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this position and development agreement. the entire process is designed to make sure that our development is designed to deliver in the form of maritime access, public access and parks, historic rehabilitation. the board has many historic resources that need to be saved, and visited-serving amenities consistent with the charter and our truck grant. that is what we normally do, and i would like to go a little bit into what is planned for the host city agreement. overhead please. ok. this has been a negotiated bid process. the original agreement was a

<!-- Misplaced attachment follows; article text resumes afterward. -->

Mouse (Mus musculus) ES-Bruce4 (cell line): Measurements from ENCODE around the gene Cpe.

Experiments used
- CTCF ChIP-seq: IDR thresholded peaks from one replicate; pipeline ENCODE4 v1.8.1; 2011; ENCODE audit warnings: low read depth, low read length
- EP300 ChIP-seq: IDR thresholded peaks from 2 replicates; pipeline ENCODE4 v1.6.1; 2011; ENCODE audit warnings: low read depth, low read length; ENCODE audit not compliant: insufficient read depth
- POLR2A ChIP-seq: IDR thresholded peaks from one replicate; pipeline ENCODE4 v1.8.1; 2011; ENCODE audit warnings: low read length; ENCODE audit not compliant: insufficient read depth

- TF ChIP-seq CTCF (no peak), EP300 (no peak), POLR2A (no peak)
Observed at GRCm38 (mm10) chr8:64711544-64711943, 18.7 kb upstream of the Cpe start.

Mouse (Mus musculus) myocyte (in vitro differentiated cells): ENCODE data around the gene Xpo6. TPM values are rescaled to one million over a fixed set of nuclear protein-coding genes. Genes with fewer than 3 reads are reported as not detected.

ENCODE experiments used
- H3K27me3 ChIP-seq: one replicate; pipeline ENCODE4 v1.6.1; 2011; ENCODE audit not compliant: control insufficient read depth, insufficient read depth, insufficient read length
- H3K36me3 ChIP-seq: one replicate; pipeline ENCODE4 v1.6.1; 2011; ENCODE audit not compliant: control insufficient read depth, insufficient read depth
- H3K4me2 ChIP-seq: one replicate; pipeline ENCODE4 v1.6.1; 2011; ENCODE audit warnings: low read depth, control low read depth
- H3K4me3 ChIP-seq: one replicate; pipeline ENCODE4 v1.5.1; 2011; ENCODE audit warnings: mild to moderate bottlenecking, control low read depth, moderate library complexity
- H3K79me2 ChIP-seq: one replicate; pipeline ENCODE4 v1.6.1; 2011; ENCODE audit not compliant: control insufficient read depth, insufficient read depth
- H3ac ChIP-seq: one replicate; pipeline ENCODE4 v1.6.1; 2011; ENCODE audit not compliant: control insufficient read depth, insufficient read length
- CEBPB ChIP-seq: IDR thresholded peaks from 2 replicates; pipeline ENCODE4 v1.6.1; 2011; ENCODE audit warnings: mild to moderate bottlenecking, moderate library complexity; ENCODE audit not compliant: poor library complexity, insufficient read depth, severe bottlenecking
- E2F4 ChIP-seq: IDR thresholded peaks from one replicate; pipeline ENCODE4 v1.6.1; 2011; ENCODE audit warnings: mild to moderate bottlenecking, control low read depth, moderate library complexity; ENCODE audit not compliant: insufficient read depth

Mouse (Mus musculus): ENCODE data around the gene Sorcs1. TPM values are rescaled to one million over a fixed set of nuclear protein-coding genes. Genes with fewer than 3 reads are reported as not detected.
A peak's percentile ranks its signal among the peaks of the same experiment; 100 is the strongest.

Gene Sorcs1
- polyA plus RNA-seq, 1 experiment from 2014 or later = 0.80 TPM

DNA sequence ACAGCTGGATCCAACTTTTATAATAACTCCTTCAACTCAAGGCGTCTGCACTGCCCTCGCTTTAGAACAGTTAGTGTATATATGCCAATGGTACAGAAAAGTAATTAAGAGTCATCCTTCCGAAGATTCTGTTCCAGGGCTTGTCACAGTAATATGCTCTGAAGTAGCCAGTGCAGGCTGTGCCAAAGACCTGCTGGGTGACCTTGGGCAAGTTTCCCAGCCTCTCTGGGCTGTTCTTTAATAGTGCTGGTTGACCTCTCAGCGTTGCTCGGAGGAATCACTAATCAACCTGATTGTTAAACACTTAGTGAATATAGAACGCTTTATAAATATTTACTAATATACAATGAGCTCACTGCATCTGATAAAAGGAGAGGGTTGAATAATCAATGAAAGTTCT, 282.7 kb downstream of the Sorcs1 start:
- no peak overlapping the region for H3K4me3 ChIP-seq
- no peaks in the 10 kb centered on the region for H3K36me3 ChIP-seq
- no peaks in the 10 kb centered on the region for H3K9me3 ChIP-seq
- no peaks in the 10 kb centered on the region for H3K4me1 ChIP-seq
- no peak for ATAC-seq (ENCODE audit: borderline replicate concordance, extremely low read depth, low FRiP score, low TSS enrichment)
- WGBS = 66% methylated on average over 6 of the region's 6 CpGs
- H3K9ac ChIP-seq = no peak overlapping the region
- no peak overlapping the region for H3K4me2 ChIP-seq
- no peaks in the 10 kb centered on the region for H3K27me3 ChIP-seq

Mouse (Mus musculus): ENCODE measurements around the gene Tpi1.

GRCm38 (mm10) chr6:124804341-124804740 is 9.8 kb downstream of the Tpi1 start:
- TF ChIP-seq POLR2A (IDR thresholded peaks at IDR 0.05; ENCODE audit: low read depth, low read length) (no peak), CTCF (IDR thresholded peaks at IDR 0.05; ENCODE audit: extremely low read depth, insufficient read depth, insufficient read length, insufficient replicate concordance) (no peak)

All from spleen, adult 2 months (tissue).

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completely negotiated bid. the no. waterfront alternative that you have in front of you now was really developed by court staff in consultation with the mayor of's staff, and there has been some consultation with the team, but i stopped short of calling it a negotiated bid. the term sheet was approved by the board of supervisors earlier this fall. today, we are seeking a fiscal feasibility finding that you will hear from the budget analyst on, and now, we are considering this host city agreement, which is a binding agreement. after all of that, we enter stage two. we started to talk about ceqa in stage two. that process is going to involve exhaustive consultation with a number of state and federal permitting agencies because we are beginning to think about waterfront think about waterfront improvements being constructed